In the first meeting in October the Patriots went into Denver to face their Read Option offense and got absolutely torched by it, yielding 252 yards on just 31 carries, a ridiculous 8 yards per carry.  Tim Tebow ran the thing to perfection, but the Patriots were the beneficiaries of recovering three Bronco’s fumbles and came away with a 41-23 win.

The biggest damage done by the Broncos was on the edges.  New England was not able to set the edge consistently, and the Broncos ran wild. 122 of their 252 yards came on 6 plays off tackle, three to each side for an insane 20.3 yards per play.  Part of the issue was the edge setting linebackers fell for the fake to the dive back, taking the outside containment with them inside.

It was so effective that Tebow was able to operate from the play action stretch and throw the ball downfield for an average of 18 yards per completion.  If the Patriots give Kaepernick the same space to operate, New England will not be as fortunate.

In the second half  the Patriots were able to adjust, setting the edge and forcing the runners inside, and the difference was remarkable. 25 carries for 130 yards and a more reasonable – but still bad – 5.2 yards per carry.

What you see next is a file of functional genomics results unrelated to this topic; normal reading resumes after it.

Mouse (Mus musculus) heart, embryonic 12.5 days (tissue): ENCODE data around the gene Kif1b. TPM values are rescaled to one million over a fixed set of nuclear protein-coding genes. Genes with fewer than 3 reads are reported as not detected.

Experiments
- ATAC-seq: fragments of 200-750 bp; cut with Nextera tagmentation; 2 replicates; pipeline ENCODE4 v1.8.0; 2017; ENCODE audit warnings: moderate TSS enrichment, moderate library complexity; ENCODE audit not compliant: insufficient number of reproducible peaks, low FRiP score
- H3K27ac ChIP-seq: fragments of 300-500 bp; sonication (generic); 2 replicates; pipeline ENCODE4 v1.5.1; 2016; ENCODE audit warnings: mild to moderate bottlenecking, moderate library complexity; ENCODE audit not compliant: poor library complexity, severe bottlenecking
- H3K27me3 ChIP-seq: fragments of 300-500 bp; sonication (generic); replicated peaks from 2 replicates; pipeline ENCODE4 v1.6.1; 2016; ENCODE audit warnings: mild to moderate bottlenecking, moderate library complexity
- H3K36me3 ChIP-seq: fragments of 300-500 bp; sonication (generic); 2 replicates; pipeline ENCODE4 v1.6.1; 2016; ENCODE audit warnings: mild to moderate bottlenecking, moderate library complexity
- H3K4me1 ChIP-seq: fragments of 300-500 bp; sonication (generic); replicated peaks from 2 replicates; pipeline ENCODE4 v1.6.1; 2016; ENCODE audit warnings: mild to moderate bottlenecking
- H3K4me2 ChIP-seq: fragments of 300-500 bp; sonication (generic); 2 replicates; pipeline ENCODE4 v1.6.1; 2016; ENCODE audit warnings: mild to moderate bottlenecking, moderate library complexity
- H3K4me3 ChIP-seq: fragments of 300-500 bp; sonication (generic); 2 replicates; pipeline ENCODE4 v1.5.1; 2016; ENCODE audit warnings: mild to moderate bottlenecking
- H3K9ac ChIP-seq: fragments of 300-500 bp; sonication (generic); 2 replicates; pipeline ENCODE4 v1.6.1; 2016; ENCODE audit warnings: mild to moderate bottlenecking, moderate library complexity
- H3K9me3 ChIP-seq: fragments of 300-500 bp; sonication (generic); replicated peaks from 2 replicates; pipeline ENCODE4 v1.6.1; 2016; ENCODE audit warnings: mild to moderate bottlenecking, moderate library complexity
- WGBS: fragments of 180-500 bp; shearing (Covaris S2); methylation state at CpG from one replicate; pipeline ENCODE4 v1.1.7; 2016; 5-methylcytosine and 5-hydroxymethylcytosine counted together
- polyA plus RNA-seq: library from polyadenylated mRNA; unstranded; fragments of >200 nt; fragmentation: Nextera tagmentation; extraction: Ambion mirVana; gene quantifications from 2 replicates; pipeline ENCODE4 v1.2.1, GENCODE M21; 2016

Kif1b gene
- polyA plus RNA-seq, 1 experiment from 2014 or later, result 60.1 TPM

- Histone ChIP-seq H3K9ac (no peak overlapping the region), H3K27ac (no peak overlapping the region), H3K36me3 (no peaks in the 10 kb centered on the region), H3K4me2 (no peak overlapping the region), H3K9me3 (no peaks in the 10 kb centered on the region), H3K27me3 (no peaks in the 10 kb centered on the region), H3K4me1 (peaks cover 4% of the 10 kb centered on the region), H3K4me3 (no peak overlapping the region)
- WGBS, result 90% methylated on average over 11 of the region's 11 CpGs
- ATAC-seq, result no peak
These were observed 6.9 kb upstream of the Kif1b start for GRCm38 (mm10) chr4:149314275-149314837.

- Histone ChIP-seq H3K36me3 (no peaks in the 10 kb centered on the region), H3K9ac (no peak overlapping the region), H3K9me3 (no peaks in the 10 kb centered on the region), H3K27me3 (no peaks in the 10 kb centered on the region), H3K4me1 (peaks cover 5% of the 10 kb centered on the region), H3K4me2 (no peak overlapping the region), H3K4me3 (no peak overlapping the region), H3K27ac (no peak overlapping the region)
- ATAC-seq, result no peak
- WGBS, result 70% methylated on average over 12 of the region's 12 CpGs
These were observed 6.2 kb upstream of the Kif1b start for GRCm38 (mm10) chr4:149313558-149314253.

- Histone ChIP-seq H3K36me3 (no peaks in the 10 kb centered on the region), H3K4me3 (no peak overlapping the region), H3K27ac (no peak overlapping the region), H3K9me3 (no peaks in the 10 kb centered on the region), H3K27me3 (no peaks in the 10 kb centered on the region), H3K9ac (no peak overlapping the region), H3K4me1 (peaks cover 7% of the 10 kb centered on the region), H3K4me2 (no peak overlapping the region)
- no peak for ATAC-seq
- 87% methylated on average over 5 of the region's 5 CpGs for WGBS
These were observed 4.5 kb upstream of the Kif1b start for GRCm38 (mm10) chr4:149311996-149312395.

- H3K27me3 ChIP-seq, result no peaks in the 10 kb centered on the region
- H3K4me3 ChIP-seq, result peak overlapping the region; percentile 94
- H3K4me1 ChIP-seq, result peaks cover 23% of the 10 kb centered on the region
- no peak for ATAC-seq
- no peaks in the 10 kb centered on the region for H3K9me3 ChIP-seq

In this game, the Broncos got out to a quick lead and had plenty of momentum, but the fumbles were killers, halting three promising drives.

In the playoff game in January, the Patriots jumped out to a 14 point lead early.  Tebow stayed patient and worked the offense down the field for a score, then the turnovers appeared again and New England scored at will, forcing Tebow to throw – and the results were predictable.

The Patriots were able to better set the edge in the playoff game, forcing the running game to the middle, right at Wilfork.  Tebow was sacked five times as the edge rushers contained the pocket, stifling the already weak Broncos’ passing game and the Patriots defense held Denver to just 280 yards in total offense in a 45-10 blowout in the AFC divisional playoff game.

The difference in the two games was that in the playoff game the Patriots’ defenders stayed in their gaps and limited Tebow’s operating space, plus jumping out to a two-score lead put the Broncos in position to have to throw more than they wanted to, hence the five sacks.

So, the Patriots have some experience to fall back on.  That being said, Tim Tebow is no Colin Kaepernick.  The 49ers second year quarterback is mobile like Tebow, but much quicker, much faster and has an NFL quality arm and proven receivers.

Be that as it may, the goal for the Patriots defense is to stop the run, staying true to their gaps and keeping Kaepernick in the pocket where his speed, elusiveness and uncanny accuracy on downfield throws on the run are taken out of the equation – and that gives Wilfork the opportunity to collapse the pocket and reestablish the line of scrimmage, limiting Kaepernick’s option even more.

In other words, as head coach Bill Belichick reminds them daily, just do your job – make the 49ers cross Bedlam Bridge to get where they need to be – a place where there’s a man who makes no enemies, a body never breathless, no ambition  ever hopeless

Patriots fans hope that the bridge is as treacherous to cross for the 49ers as it was for the Texans last week, and the Dolphins before that, and the Jets before that…and it all starts up front with the bridgekeeper Wilfork.